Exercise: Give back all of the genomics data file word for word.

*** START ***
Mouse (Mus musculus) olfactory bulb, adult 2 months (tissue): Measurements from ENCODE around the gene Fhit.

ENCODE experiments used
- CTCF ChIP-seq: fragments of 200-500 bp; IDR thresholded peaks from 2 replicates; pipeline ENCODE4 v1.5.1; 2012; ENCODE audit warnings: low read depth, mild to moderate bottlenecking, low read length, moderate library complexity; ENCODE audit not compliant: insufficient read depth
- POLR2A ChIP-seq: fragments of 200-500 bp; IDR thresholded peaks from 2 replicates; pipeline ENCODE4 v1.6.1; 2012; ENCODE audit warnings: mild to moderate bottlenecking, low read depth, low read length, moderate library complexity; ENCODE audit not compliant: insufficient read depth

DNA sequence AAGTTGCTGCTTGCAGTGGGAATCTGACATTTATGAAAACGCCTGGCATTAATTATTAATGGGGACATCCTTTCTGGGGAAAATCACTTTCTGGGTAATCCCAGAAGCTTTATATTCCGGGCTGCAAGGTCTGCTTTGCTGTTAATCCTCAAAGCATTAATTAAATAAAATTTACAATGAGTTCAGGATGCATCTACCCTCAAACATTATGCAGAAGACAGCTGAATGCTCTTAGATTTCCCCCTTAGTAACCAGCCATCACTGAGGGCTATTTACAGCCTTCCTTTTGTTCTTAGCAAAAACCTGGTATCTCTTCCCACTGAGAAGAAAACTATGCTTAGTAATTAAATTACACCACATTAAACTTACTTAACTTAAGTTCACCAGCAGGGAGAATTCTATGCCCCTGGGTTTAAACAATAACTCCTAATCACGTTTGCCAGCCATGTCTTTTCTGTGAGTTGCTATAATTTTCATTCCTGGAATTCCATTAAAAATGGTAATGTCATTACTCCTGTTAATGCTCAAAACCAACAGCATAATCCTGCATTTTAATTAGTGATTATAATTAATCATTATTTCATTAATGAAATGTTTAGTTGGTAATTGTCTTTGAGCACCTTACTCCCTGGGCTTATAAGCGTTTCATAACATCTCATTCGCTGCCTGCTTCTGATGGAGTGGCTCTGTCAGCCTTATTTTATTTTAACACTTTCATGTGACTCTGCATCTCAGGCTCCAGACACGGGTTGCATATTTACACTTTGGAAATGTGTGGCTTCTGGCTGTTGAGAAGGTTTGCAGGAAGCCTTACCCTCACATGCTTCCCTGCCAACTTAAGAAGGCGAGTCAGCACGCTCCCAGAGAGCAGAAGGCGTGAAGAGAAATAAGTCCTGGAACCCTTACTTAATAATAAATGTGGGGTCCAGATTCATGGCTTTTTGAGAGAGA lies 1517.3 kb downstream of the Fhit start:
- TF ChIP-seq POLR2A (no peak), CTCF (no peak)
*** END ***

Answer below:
Mouse (Mus musculus) olfactory bulb, adult 2 months (tissue): Measurements from ENCODE around the gene Fhit.

ENCODE experiments used
- CTCF ChIP-seq: fragments of 200-500 bp; IDR thresholded peaks from 2 replicates; pipeline ENCODE4 v1.5.1; 2012; ENCODE audit warnings: low read depth, mild to moderate bottlenecking, low read length, moderate library complexity; ENCODE audit not compliant: insufficient read depth
- POLR2A ChIP-seq: fragments of 200-500 bp; IDR thresholded peaks from 2 replicates; pipeline ENCODE4 v1.6.1; 2012; ENCODE audit warnings: mild to moderate bottlenecking, low read depth, low read length, moderate library complexity; ENCODE audit not compliant: insufficient read depth

DNA sequence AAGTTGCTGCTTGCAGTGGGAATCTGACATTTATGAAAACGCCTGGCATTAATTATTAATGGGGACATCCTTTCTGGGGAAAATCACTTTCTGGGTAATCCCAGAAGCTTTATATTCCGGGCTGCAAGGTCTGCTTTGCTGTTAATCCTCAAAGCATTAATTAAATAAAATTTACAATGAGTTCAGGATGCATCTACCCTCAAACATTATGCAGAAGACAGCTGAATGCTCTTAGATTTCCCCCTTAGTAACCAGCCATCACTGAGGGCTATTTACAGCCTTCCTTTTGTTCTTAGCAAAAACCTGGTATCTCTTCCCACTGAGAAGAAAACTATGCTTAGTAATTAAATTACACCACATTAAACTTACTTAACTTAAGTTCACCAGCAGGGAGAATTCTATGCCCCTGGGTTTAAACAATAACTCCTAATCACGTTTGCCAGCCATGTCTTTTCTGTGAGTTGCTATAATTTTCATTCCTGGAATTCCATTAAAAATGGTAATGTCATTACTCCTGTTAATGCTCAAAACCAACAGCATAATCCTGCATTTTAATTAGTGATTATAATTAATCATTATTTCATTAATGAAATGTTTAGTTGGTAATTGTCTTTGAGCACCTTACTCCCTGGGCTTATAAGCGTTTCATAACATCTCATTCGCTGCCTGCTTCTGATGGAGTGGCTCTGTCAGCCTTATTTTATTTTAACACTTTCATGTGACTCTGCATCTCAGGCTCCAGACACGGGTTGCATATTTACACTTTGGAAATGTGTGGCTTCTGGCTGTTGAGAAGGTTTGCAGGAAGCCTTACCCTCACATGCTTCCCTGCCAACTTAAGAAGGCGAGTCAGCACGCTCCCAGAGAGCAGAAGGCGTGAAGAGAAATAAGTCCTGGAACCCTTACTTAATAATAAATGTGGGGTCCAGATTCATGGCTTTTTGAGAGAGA lies 1517.3 kb downstream of the Fhit start:
- TF ChIP-seq POLR2A (no peak), CTCF (no peak)